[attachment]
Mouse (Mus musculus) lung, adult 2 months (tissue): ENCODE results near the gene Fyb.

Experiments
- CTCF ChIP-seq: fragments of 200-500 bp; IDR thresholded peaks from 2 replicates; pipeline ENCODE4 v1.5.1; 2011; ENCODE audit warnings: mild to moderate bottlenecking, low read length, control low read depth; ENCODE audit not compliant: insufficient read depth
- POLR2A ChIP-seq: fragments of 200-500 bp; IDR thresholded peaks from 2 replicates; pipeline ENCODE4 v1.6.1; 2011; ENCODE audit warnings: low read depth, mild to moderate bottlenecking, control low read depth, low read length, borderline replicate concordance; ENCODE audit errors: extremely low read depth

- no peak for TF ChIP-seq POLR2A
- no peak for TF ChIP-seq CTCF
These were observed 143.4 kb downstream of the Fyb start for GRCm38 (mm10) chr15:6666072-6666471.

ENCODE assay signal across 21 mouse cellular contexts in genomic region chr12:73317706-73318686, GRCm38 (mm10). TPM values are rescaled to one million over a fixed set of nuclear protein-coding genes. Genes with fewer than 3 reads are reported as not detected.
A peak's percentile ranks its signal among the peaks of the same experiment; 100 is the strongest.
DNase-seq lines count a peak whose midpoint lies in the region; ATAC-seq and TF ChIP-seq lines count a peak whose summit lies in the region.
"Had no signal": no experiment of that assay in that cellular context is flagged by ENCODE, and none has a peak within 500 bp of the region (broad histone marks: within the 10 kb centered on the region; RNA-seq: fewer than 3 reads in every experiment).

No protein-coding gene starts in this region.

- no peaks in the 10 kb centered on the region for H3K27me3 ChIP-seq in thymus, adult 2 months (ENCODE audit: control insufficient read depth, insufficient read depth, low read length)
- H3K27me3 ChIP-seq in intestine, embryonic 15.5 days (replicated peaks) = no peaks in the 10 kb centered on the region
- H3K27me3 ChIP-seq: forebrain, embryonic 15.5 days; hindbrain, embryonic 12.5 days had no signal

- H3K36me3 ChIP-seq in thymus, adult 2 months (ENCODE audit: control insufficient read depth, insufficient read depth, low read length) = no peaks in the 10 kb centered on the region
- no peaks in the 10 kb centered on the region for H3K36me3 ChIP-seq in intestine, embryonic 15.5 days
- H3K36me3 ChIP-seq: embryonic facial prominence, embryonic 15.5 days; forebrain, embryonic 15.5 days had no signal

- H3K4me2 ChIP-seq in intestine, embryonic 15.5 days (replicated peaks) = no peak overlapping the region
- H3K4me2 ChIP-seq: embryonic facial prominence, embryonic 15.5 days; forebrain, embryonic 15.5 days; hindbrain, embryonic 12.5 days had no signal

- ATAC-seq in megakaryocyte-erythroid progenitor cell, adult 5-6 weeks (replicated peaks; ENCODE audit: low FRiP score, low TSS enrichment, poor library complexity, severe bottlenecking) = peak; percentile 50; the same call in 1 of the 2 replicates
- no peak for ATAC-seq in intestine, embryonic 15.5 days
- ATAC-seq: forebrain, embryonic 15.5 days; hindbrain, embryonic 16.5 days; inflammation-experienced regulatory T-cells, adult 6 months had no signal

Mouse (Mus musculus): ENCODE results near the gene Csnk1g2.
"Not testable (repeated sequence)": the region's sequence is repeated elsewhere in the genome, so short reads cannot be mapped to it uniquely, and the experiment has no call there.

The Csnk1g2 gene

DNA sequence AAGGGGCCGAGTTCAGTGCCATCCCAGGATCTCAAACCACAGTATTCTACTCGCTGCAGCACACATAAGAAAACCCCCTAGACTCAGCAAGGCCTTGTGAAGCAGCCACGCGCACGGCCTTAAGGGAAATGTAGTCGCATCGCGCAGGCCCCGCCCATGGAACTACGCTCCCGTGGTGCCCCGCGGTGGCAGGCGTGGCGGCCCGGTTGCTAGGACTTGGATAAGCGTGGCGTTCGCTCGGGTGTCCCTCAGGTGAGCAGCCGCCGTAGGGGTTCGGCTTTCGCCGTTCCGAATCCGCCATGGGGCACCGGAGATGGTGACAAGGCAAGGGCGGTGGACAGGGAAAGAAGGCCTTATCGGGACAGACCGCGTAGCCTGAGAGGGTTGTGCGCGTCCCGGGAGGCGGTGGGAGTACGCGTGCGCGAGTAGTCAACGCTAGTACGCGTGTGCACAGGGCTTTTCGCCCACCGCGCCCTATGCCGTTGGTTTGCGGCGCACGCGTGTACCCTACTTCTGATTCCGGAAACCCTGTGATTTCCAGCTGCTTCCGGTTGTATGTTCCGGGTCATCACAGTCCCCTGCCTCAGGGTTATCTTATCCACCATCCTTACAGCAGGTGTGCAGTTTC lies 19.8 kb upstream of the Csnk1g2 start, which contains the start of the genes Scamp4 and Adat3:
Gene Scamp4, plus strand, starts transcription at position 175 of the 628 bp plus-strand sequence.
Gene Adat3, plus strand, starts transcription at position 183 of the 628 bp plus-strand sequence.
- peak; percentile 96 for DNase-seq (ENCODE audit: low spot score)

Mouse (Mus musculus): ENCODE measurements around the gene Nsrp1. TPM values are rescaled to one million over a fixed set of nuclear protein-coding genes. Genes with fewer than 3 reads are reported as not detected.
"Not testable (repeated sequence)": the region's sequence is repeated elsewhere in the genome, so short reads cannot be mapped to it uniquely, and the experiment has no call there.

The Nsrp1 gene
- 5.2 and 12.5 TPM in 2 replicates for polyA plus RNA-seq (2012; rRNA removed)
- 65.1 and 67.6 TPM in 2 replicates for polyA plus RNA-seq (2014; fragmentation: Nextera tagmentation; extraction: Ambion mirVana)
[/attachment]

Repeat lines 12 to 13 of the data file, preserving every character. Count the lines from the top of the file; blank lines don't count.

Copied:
No protein-coding gene starts in this region.

- no peaks in the 10 kb centered on the region for H3K27me3 ChIP-seq in thymus, adult 2 months (ENCODE audit: control insufficient read depth, insufficient read depth, low read length)